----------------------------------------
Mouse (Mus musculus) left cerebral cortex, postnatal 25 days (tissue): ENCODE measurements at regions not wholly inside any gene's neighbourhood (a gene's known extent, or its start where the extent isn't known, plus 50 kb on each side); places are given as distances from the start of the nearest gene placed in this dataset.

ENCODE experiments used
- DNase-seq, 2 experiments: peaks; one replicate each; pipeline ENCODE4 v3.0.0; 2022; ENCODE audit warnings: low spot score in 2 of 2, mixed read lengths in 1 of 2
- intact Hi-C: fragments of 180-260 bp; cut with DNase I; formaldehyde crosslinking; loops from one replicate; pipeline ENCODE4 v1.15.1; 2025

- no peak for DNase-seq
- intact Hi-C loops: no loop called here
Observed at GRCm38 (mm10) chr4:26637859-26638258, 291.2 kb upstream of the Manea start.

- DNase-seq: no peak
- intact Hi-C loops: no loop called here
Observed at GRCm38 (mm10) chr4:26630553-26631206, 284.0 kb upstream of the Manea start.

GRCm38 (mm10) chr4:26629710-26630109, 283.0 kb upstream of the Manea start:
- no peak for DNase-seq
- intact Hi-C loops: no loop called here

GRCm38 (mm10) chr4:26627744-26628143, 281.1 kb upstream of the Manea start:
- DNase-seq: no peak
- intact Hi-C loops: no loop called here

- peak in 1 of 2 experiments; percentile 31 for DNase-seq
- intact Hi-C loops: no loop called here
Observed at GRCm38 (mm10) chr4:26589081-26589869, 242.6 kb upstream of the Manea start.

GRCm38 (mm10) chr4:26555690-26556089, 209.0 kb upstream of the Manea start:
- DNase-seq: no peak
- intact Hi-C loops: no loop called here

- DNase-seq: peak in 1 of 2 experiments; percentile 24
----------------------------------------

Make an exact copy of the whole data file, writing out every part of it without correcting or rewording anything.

Mouse (Mus musculus) left cerebral cortex, postnatal 25 days (tissue): ENCODE measurements at regions not wholly inside any gene's neighbourhood (a gene's known extent, or its start where the extent isn't known, plus 50 kb on each side); places are given as distances from the start of the nearest gene placed in this dataset.

ENCODE experiments used
- DNase-seq, 2 experiments: peaks; one replicate each; pipeline ENCODE4 v3.0.0; 2022; ENCODE audit warnings: low spot score in 2 of 2, mixed read lengths in 1 of 2
- intact Hi-C: fragments of 180-260 bp; cut with DNase I; formaldehyde crosslinking; loops from one replicate; pipeline ENCODE4 v1.15.1; 2025

- no peak for DNase-seq
- intact Hi-C loops: no loop called here
Observed at GRCm38 (mm10) chr4:26637859-26638258, 291.2 kb upstream of the Manea start.

- DNase-seq: no peak
- intact Hi-C loops: no loop called here
Observed at GRCm38 (mm10) chr4:26630553-26631206, 284.0 kb upstream of the Manea start.

GRCm38 (mm10) chr4:26629710-26630109, 283.0 kb upstream of the Manea start:
- no peak for DNase-seq
- intact Hi-C loops: no loop called here

GRCm38 (mm10) chr4:26627744-26628143, 281.1 kb upstream of the Manea start:
- DNase-seq: no peak
- intact Hi-C loops: no loop called here

- peak in 1 of 2 experiments; percentile 31 for DNase-seq
- intact Hi-C loops: no loop called here
Observed at GRCm38 (mm10) chr4:26589081-26589869, 242.6 kb upstream of the Manea start.

GRCm38 (mm10) chr4:26555690-26556089, 209.0 kb upstream of the Manea start:
- DNase-seq: no peak
- intact Hi-C loops: no loop called here

- DNase-seq: peak in 1 of 2 experiments; percentile 24